And the really crazy thing? When I called my brother and asked him what he thinks of when someone says “IBM”, he replied “Dad and that IBM smell, you know what I mean?” Yes, Rich, I know exactly what you mean. Our brand of IBM is all about love too.

So what does this all mean to you? It means, to certain individuals, your brand has nothing to do with your carefully constructed message. No matter how much you promote outstanding customer service, unless it really is, 100% of the time, there will be someone out there whose personal experience brands you as having horrible service. Your brand is influenced by your messages, but it is determined by your audience.

That’s why thinking and acting in terms of the brand, for absolutely every single person in your organization, is vitally important – 100% of the time.

 

Do you prefer Ovaltine or Hersey’s? The twentieth person to let me know gets a lifetime supply of their favorite!*

(Yep – that’s my dad in the photo above, Harold “Bud” Rollins, Senior Customer Engineer with a mad comb-over installing a 2470 terminal)

*Not really. But I will send you one bottle or can!

We Know Direct Mail Like Arborist Knows Ash From A Hole In The Ground

Ed Ritzema was really bummed about the lack of response in his direct mail efforts. He spent alot of money, mailed to alot of people and just didn’t see the return on his investment. He is passionate about saving ash trees from the Emerald Ash Borer (EAB), now gaining ground faster and faster in the south and southwest suburbs. “People need to understand that I can save that heritage tree in their yard. The injections are cheaper and you get to KEEP YOUR TREE.”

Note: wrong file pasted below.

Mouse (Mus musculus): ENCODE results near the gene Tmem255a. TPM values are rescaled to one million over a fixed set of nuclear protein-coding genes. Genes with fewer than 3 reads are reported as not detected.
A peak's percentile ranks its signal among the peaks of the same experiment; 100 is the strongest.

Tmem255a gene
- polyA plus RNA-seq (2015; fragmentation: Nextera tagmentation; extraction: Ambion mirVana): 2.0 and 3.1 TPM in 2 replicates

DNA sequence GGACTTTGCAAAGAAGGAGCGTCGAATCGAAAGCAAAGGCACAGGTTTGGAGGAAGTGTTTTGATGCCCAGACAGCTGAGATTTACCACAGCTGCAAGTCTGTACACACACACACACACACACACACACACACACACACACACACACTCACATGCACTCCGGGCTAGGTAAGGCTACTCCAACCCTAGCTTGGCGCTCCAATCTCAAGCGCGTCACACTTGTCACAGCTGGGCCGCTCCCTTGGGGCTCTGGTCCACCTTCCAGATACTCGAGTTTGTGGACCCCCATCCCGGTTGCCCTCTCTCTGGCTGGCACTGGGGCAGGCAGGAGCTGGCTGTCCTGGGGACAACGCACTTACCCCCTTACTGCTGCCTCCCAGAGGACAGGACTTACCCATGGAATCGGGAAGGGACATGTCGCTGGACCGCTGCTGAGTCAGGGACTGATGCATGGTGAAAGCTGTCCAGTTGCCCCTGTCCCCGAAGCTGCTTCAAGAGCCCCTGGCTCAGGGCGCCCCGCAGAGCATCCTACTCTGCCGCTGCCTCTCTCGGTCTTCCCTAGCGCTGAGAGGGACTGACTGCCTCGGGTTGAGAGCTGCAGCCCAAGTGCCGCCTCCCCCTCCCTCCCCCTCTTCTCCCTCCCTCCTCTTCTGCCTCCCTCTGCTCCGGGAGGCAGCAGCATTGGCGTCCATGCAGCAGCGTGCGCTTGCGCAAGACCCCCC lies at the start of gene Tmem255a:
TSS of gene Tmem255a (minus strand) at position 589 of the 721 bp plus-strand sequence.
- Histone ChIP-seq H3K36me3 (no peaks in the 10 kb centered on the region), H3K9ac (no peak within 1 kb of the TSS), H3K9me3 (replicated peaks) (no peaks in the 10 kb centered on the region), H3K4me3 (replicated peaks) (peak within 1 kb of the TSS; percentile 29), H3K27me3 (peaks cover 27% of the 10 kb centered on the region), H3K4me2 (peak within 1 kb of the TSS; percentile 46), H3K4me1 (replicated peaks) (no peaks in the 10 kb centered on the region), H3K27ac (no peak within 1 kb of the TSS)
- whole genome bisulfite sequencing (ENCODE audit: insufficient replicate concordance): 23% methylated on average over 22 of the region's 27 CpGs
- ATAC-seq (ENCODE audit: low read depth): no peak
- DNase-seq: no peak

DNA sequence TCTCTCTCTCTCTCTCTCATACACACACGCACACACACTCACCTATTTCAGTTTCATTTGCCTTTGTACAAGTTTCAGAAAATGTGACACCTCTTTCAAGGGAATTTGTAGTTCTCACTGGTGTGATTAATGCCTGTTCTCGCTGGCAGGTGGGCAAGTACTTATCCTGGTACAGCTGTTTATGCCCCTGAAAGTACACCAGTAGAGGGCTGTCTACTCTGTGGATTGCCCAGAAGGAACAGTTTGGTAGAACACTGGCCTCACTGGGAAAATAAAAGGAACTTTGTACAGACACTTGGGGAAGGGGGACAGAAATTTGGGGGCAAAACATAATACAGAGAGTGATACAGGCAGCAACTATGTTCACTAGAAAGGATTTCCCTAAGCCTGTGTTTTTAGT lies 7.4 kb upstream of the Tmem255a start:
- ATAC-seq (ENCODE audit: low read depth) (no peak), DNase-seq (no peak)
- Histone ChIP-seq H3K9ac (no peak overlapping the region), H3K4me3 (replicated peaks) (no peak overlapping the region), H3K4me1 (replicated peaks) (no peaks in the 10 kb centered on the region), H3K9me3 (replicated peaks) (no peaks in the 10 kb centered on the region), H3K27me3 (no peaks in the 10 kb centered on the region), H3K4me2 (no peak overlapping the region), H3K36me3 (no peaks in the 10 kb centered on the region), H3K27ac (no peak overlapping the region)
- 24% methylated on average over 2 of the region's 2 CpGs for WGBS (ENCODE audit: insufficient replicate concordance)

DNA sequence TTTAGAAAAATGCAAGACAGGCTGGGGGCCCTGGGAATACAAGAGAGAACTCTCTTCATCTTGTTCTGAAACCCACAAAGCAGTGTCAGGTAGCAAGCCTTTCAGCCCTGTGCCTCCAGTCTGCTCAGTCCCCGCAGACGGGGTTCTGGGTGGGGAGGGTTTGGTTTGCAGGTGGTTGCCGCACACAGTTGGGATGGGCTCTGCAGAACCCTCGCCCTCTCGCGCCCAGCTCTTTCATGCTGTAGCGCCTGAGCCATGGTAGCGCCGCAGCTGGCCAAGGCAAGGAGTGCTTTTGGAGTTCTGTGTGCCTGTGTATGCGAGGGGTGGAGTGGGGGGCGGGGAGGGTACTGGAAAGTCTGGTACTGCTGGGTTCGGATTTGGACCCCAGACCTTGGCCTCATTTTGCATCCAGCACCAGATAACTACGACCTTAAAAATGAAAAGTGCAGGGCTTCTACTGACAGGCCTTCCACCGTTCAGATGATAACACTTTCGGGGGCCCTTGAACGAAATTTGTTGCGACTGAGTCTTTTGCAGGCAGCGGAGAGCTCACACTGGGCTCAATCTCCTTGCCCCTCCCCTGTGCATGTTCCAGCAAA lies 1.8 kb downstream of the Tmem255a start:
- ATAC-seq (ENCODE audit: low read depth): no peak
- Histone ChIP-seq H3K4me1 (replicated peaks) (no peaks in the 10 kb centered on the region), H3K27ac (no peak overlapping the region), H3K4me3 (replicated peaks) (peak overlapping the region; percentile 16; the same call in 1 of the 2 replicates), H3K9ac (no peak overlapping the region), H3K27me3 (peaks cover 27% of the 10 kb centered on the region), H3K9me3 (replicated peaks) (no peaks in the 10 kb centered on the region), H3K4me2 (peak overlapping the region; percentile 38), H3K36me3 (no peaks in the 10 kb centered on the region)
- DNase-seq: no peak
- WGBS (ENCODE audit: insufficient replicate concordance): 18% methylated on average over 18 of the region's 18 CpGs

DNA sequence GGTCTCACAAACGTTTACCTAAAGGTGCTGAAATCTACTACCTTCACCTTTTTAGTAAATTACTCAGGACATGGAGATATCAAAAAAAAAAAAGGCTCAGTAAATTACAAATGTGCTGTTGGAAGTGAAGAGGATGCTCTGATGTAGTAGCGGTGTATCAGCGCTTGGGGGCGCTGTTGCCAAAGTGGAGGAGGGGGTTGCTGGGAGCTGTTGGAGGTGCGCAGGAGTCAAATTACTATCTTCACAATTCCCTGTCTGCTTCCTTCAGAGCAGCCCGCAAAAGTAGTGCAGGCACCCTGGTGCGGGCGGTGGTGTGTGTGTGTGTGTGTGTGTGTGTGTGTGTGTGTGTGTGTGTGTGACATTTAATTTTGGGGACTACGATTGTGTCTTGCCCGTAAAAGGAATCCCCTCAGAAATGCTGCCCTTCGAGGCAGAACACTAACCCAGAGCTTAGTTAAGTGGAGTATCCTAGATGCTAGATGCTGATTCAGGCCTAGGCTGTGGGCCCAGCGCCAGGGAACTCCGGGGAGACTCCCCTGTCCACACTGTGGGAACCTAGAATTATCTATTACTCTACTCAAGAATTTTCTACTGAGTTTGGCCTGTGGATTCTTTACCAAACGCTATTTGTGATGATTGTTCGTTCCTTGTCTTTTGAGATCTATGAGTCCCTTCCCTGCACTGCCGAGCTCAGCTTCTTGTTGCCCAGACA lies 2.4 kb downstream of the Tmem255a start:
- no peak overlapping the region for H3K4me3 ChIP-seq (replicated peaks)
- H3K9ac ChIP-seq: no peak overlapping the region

Having lost two of my trees to this voracious invader before we could take steps to save them and feeling that pain, I couldn’t understand why people weren’t responding to his offering.

Then he showed me the card he was mailing.

OUCH.

The card was a hot mess of everything that Ed, a certified arborist, could possibly provide – including lawn care! Everything was just about the same size. There were multiple promotions and discounts offered. Recipients were completely confused about what this company did, why they should call and how 4 Seasons could help.

But the biggest barrier? Most people don’t know types of trees are planted on their lot!

So we created a mailer that zeroed in with laser-focus on Ed’s biggest mission – saving those white and green ash trees. The call to action is simple – Ed will identify every tree in your yard for free, no strings attached. There is information about the Ash Borer’s size, hole shape and symptoms, but the overriding push is that you can’t save a tree if you don’t even know what it is.

With Ed’s assistance with identifying about 10,000 homes in neighborhoods known to have EAB, we mailed even more cheaply than EveryDoorDirect by using postal route discounts. (Our mailing house ROCKS).

Ed’s phone started ringing and he’s now meeting new customers and saving their trees! Even better? Even if responders don’t have an ash tree, Ed has personally introduced himself, he’s now their expert resource. That homeowner now has a trusted arborist, one they can turn to for pruning, for emergency services – even for lawn care.

Interested in direct mail or other forms of response-driven advertising but oh so wary? Give us a call at 708-614-9766 or send us an email. We can help.

I personally recommend Ed because he’s worked on my trees.  I think of him as an Ent because he is indeed a Keeper of the Trees, deep in his heart. If you suspect you have the EAB, or just want to get to know your trees a little better, call Ed Ritzema at 708-371-5439 for a free tree identification!